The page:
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Building better food systems for you and the planet

Building better food systems for you and the planet

Sustainable farming to build better food systems

Indian soils have been used for growing crops over thousands of years without caring much for replenishing. This has led to depletion and exhaustion of soils resulting in their low productivity. The average yields of almost all the crops are among the lowest in the world, In spite of the large-scale mechanisation of agriculture in some parts of the country.

Your nutrition is dictated by the soil used to grow your food

Your nutrition is dictated by the soil used to grow your food

Understanding the problem.

I feel before we try to understand the basics of sustainable farming, it's important to understand the larger crisis. Nutrition continues to be the main challenge in India. We have a very high prevalence of undernourishment and micronutrient deficiency, for which it is placed at the bottom and second from the bottom globally, respectively. The health and vitality of the soil in which crops are grown are integral to food production; poor soil means poor crop yields. Climate change represents a serious threat. Temperature changes have affected how and where things grew, disrupted the water cycle, shifted rain patterns and evaporation, and caused more storms and severe droughts.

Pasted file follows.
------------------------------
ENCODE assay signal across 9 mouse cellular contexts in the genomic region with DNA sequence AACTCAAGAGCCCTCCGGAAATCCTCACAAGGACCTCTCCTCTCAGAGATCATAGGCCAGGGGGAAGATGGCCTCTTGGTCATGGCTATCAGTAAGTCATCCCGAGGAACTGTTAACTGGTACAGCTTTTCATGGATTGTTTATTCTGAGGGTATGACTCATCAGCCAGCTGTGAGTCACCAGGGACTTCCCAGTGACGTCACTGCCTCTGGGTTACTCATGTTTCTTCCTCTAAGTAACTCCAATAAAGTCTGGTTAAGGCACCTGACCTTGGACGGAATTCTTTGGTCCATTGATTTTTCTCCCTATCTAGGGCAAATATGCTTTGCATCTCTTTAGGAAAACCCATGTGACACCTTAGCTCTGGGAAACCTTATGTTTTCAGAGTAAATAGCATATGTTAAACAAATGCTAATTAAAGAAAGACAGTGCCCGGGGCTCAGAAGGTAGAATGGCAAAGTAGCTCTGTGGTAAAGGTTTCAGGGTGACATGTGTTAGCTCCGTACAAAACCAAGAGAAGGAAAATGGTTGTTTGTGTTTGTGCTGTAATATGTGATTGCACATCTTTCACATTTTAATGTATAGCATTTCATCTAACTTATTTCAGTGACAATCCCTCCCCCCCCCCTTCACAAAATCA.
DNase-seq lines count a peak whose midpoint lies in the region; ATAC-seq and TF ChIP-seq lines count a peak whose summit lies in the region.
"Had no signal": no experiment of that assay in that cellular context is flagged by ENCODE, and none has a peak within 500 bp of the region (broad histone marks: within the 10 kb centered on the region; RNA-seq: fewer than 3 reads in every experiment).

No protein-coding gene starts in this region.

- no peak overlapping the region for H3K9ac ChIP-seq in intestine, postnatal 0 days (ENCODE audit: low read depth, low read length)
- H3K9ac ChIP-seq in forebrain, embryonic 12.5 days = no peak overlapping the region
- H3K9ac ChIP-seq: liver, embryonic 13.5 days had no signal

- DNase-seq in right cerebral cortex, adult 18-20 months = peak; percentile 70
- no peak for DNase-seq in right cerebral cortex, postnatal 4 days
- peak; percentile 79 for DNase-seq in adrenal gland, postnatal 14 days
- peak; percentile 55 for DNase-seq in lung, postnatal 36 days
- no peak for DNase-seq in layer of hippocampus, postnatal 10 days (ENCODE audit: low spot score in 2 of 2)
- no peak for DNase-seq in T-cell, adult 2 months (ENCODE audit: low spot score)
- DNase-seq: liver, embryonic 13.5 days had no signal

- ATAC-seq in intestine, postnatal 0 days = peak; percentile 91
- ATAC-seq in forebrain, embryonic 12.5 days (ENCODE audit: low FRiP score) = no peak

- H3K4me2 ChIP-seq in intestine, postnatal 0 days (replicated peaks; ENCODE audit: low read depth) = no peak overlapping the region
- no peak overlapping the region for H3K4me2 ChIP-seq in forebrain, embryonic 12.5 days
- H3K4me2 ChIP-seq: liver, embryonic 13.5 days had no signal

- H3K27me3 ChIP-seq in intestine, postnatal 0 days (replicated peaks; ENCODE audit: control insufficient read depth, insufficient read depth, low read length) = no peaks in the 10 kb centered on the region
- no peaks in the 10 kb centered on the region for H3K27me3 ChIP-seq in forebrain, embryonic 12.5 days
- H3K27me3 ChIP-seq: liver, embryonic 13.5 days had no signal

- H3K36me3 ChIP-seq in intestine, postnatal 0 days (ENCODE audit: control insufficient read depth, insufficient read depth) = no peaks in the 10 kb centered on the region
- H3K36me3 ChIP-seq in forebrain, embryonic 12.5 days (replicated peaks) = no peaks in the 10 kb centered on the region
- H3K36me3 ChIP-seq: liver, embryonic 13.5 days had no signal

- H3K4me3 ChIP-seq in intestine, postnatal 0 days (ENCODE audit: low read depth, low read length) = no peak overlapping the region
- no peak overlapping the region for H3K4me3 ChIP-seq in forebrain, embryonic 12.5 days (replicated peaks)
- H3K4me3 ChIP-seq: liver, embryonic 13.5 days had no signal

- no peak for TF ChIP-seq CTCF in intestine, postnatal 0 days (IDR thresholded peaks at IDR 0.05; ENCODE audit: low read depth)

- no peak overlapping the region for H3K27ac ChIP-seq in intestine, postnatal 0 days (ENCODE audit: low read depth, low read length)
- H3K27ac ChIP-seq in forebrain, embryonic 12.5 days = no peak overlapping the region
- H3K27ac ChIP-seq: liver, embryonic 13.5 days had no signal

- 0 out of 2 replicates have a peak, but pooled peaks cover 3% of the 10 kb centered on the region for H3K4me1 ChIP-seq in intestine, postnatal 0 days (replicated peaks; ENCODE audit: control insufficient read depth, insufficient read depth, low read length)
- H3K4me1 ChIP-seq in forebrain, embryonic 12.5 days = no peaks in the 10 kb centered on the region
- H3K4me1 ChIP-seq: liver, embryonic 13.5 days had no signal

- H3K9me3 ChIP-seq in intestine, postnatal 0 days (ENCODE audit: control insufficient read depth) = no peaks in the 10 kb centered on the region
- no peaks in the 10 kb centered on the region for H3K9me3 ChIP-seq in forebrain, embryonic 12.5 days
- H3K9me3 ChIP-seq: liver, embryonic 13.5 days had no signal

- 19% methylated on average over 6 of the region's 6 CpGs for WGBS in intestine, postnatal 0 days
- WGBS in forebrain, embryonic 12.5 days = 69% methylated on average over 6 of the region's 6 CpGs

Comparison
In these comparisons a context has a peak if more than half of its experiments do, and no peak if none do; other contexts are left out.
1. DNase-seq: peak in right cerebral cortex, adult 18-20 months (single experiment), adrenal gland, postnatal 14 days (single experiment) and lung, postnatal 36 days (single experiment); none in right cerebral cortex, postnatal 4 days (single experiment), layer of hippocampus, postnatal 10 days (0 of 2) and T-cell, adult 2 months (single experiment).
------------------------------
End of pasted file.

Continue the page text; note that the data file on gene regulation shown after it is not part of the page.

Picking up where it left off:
India’s biggest agricultural challenge is water: its crops are taking a heavy toll on the water system relative to other countries in the index, and we lack initiatives to promote water recycling. It scores joint bottom for water management, along with Egypt and Indonesia, and bottom for the environmental impact of agriculture on the water supply. Besides, India faces some real challenges in its agricultural front, such as, small and fragmented land holdings, good quality seeds are out of reach of the majority of farmers, especially small and marginal farmers mainly because of exorbitant prices of better quality seeds.

Indian soils have been used for growing crops over thousands of years without caring much for replenishing. This has led to depletion and exhaustion of soils resulting in their low productivity. The average yields of almost all the crops are among the lowest in the world, In spite of the large-scale mechanisation of agriculture in some parts of the country.